Q & A

Q: I poked around and didn't find a bio. Can you tell me more about yourself? (CM)

A: Let me begin with the short bio from the back of my book.

The author was born and raised in Massachussetts and received a B.S. in Mechanical Engineering from Cornell University in 1970, where he was Commodore of the heavyweight crew. After graduation, he served as Gunnery Officer on a Navy destroyer and then tried out for the 1972 U.S. Olympic rowing team. He has since had a varied career in project management and consulting. He was raised as a Christian Scientist and actively practiced this until his interest in infinity, spiritual growth, and healing led to ideas discussed in this book. The book was first drafted in 1982. Numerous refinements have been made over the years, resulting in this first self-published edition completed in 1994.

My memories of a spiritual experience go back to the third grade, when I prayed, felt the presence of divine Love surround me, and had a fresh rash of poison ivy immediately disappear from my face. The discussion mentioned in the first paragraphs of the chapter on Nonsense took place in Christian Science Sunday school when I was a senior in high school in the Spring of 1966. During the summer after my junior year in college, I had another spiritual healing experience that probably made my commitment to spiritual discovery irreversible.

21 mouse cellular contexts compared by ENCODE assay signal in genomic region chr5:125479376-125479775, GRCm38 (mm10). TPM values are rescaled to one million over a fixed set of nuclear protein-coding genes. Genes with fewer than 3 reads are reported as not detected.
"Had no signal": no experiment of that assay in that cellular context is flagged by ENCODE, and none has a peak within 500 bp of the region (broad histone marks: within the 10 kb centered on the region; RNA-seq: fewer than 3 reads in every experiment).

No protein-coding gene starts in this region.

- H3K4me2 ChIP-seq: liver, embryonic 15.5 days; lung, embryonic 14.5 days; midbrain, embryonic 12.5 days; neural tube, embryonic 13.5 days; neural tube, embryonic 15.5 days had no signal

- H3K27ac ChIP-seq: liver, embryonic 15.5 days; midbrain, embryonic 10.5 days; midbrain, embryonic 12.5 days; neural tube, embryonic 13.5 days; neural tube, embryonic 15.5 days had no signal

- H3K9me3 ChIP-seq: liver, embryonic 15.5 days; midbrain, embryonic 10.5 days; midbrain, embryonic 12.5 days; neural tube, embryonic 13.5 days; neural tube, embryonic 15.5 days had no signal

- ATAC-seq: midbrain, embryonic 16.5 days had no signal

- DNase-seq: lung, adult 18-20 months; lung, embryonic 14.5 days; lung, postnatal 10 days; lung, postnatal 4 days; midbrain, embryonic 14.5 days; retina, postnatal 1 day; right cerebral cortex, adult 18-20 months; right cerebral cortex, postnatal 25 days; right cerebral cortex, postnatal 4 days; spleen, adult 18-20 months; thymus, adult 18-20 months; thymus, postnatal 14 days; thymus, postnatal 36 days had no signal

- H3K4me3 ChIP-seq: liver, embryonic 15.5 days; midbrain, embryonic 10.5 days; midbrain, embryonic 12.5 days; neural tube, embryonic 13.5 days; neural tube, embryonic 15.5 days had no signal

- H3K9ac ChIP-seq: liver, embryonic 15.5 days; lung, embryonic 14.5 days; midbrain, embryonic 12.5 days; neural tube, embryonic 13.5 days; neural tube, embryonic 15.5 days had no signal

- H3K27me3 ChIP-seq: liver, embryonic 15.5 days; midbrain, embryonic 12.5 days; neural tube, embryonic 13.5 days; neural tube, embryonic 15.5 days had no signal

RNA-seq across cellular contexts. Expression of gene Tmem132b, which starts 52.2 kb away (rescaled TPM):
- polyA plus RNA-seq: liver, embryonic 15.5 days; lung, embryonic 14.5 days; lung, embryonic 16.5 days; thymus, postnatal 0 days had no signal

A few years later, while in the Navy, I set a goal to become a Christian Science practitioner, and soon afterward had the two week course in healing, called C.S. primary class instruction. Having relied my whole life on spiritual healthcare, I studied and prayed for the next several years to become a better healer. While having a little modest progress, it came to me that while I understood how the healing method worked, what I really needed was to know more about love.  MBE uses the phrase, "that recognition of infinite Love that alone confers the healing power."  (S&H 366:18)   I knew the answer had to be along the lines of infinite Love. 

As a Christian Scientist, I had learned about how to be spiritual minded.  Now I realized that, to do what I wanted to do, I had to learn how to be infinitely minded, too.   I withdrew my membership in the Christian Science Church in 1981. I spent three and a half years, in several stints, working full-time on the book, which was completed 12 years after the first draft. My method has been to reach out for the spiritual and infinite, to let it be my only sense of identity and expression, and then follow where it leads. This sometimes brings unexpected challenges - new opportunities for prayer and, of course, lots of spiritual discovery.


(Rev 4 - 3/30/02)

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